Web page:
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“This is literally communism,” Dutch political commentator Eva Vlardingerbroek told Fox News Digital in an interview. “If the state says, ‘We will take your property for the greater good,’ then the state has the right to create crises to strip you of your rights. That’s what’s going on here.”

Vlardingerbrück said farmers’ reaction to government measures should be “absolutely” a warning to other governments pursuing similar agendas.

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“This will certainly affect ordinary civilians,” she added. “It is part of a global agenda, so everyone around the world, especially Western countries, should realize that this is something that is not just about the Dutch government. This is part of the ‘Agenda 2030’, this is part of a ‘wonderful reset’. “

Similar protests could soon occur in the United Kingdom and parts of the European Union where natural gas and energy costs are approaching historic levels, according to Benny Pizer, director of the London-based Foundation for Global Warming Policy. In the UK, prices are expected to rise Send 24% of householdsor about 6.5 million households, are in fuel poverty.

“The issue is that despite this growing energy crisis in Europe, some governments are still prioritizing a climate agenda that makes energy more expensive, or that forces farmers to close their farms because that is a top priority, however, for a number of governments,” Besser told Fox News Digital in an interview. “This whole green agenda is causing huge burdens.”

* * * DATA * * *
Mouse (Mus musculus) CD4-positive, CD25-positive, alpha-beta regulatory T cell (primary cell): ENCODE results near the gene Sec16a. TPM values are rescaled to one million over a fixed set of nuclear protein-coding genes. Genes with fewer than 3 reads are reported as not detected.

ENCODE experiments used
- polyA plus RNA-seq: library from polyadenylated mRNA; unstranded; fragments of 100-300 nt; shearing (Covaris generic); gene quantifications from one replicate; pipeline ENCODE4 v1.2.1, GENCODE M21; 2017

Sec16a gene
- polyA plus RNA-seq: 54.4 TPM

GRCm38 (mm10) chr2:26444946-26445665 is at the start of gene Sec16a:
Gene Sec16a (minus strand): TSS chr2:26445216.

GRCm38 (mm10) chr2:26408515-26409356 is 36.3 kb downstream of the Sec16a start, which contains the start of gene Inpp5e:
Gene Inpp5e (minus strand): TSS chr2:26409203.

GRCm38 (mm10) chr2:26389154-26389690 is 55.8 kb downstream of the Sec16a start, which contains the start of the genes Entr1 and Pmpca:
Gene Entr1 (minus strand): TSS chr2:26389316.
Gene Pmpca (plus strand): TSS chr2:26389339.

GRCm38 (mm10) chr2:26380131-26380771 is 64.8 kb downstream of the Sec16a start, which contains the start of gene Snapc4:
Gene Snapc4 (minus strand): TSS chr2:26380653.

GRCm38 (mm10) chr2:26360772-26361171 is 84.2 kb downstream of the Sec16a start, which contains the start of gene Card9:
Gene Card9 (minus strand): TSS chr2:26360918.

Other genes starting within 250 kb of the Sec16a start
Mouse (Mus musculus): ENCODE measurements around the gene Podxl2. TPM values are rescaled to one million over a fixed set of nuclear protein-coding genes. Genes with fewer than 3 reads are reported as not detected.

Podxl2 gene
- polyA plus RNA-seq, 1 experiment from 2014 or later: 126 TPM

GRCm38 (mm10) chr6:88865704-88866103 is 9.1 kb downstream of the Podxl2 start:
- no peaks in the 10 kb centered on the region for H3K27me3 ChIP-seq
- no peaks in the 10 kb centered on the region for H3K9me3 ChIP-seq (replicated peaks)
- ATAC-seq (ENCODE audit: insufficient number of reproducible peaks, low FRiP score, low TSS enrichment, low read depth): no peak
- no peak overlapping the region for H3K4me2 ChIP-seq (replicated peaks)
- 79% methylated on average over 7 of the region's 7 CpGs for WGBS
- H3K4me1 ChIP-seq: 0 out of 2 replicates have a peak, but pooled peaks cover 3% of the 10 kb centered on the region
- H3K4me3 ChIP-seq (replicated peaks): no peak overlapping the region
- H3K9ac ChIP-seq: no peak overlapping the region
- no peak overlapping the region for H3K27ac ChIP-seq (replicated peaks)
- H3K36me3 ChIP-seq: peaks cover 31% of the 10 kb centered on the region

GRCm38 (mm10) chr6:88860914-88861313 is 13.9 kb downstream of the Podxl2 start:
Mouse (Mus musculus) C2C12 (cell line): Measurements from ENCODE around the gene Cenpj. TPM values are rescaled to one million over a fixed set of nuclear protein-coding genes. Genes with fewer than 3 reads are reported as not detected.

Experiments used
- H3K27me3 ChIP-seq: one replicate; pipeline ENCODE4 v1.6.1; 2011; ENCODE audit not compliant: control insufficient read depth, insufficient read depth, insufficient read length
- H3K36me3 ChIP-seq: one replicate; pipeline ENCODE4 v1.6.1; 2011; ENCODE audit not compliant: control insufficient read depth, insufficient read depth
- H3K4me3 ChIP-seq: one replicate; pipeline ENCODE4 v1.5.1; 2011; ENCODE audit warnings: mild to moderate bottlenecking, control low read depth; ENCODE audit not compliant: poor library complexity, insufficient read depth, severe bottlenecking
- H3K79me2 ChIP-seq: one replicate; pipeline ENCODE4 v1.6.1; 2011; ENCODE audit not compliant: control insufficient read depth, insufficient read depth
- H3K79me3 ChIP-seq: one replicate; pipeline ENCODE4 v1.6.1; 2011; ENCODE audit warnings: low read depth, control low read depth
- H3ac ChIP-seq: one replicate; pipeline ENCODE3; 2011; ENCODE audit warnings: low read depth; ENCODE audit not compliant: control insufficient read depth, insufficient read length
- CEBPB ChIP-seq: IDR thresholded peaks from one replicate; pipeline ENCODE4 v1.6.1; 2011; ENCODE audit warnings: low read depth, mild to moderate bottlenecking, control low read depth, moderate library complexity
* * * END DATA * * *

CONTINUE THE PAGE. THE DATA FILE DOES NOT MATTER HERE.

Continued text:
“The Dutch are motivated by these policies because they are killing their businesses and the farmers are resisting very hard,” he said. “This is what will happen all over Europe. I have no doubt that, with winter coming and millions of families not being able to heat their homes or pay their bills anymore, there will be unrest across Europe.”

Demonstrators, many carrying Sri Lankan flags, gathered outside the president’s office in Colombo, Sri Lanka, on Saturday. (AP Photo/Thilina Kaluthotage)
(AP Photo/Thilina Kaluthotage)

In addition, at the end of the week, thousands of citizens of Sri Lanka stormed the private residence of the country’s Prime Minister, forcing him and the country’s president to resign. Reportedly, protesters were angry at the ongoing economic downturn and fuel shortages.

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Myron Ebel, director of the Center for Energy and Environment of the Competitive Enterprise Institute, noted that the Sri Lankan government has also banned chemical fertilizers that environmentalists have blamed for water pollution. Gotabaya Rajapaksa, the country’s now ousted president, noted that such products “led to adverse health and environmental impacts” during a speech at a United Nations conference last year.

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“Of course, all the crop yields have collapsed, and they don’t have any tea to sell because the tea yield is so low,” Ebel told Fox News Digital. “So, they don’t have revenue to buy things from abroad and their food production for people to eat in Sri Lanka is not there. They are starving to death.”

“All of this is the result of a government decision to limit access to commercial fertilizers,” he added. “There is a connection to the Dutch movement because it is about having to start using less.”